Spain prepares for Felipe VI coronation
Day of ceremonies and celebrations to attempt balance between pomp and austerity
Gardeners plant flowers at Gran Via in Madrid yesterday as Spanish flags hang from lampposts in preparation for Prince Felipe’s coronation. Photograph: Pablo Blazquez Dominguez/Getty Images
Spain’s monarchy will seek to strike a balance between pomp and austerity today, as a new king takes the throne in the first royal succession of the country’s democratic era.
Crown Prince Felipe (46) inherits the crown from his father, King Juan Carlos (76), who has abdicated. The royal household says the day’s ceremonies and celebrations will “have the solemnity and dignity required by such historic developments, along with the austerity that the current times demand.”
Spain recently emerged from its second recession in five years. However the legacy of the deep economic crisis is still highly visible, with unemployment at over 25 per cent and many families still being evicted from their homes.
In recent years, the economic plight of ordinary Spaniards has magnified the royal family’s indiscretions, such as a lavish elephant-hunting holiday by Juan Carlos in Botswana in 2012 and an ongoing probe into the allegedly corrupt business dealings of his son-in-law, Inaki Urdangarin.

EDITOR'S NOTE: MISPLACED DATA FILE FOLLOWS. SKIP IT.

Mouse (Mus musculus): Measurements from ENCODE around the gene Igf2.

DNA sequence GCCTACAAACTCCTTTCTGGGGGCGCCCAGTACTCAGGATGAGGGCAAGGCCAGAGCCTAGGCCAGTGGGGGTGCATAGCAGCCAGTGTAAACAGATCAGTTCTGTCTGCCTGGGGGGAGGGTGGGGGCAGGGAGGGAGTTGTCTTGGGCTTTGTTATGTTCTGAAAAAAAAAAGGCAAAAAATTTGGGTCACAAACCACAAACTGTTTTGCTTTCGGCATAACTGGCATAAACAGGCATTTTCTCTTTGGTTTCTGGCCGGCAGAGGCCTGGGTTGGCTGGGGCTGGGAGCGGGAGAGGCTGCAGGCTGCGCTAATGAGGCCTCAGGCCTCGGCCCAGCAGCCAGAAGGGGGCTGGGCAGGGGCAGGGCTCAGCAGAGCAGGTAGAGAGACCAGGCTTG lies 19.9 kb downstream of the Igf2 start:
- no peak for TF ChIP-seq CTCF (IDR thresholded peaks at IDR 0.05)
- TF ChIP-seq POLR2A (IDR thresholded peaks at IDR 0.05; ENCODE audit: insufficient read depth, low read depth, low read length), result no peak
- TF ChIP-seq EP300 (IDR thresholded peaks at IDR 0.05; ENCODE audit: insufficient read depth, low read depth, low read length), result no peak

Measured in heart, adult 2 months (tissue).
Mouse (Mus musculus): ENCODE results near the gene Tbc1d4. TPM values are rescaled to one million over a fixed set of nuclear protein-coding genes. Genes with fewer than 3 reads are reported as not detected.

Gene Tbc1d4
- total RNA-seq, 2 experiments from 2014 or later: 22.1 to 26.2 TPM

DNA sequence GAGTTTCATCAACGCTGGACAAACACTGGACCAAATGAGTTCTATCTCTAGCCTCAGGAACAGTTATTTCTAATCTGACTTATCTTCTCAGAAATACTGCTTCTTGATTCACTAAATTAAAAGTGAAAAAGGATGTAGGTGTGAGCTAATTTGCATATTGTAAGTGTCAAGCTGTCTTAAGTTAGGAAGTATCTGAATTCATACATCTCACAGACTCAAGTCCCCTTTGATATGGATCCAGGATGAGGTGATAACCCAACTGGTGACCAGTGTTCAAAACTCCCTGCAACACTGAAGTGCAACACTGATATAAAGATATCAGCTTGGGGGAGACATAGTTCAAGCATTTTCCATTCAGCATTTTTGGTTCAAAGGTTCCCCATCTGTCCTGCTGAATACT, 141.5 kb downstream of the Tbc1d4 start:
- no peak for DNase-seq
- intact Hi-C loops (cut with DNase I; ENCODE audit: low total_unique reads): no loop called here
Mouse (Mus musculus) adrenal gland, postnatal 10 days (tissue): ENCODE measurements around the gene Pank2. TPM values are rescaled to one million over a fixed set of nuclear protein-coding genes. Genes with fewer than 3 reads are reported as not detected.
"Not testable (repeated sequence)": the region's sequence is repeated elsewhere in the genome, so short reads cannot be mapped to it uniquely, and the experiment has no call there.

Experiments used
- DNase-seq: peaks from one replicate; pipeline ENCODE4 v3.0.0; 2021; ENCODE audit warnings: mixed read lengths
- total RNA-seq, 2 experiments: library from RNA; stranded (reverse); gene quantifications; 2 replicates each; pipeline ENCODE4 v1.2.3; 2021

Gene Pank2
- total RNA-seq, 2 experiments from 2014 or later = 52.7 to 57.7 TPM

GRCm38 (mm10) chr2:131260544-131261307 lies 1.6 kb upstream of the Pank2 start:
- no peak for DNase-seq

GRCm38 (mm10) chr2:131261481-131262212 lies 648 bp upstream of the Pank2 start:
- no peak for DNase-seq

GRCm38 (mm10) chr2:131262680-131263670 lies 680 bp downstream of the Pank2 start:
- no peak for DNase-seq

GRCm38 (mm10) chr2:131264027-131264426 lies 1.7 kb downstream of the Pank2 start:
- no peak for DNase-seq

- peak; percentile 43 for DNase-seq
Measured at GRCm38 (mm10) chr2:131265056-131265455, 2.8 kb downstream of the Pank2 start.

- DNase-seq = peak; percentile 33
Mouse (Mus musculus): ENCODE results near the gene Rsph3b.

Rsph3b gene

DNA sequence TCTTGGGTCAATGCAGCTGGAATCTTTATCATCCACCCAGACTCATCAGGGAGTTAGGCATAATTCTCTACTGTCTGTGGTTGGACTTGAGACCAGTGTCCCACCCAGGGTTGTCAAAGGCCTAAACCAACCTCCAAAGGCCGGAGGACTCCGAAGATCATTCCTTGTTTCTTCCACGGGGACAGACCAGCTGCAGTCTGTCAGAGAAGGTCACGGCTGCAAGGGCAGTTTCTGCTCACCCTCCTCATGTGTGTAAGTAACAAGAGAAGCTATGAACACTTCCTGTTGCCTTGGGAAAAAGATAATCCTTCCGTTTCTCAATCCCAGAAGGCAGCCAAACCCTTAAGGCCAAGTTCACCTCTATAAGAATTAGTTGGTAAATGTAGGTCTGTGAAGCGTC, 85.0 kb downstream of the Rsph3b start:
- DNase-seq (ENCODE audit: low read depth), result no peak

The monarchy’s desire to reconnect with ordinary Spaniards helps to explain why no foreign royals or leaders will be present when Felipe VI takes his oaths of office and is proclaimed king in the national Congress building today.
Instead, senior politicians, as well as the country’s former prime ministers, will be present. While the new king’s wife, Princess Letizia, and his two daughters will accompany him, his father will stay away, on the grounds that his attendance would distract attention.
While economic considerations will rein in the pomp today, security will be tight.
About 7,000 police and civil guards have been deployed in Madrid and although there is not believed to be any specific threat, the national terror alert has been raised a notch to level three (out of four) ahead of the event.
On Tuesday, the succession cleared its final political hurdle, with the parliamentary upper house, the Senate, voting overwhelmingly to back the “abdication law” drawn up following Juan Carlos’s announcement on June 2nd. A total of 233 of 258 senators voted for the law, with some leftist and regional nationalist parties opposing or abstaining.
The law received similar support from Congress last week. Juan Carlos signed off on the law yesterday evening.
The abdication has sparked calls from some quarters for a referendum on the future of the monarchy and a republican group has gathered the signatures of several well-known cultural figures for a petition to this effect. Javier Bardem’s actor mother, Pilar, and novelist Almudena Grandes were among those who have signed the petition.
A recent poll by Metroscopia showed that 62 per cent of Spaniards were in favour of a referendum “at some point” while 36 per cent said they would vote for a republic.
However, the conservative government has ruled out any such initiative on the grounds that it would be unconstitutional. Instead, it has been keen to highlight the swiftness and efficiency of the succession process.
As of midnight last night, Felipe VI’s reign was technically under way. In Congress today he will make his first speech as king and he is expected to offer some clues about his approach to the role.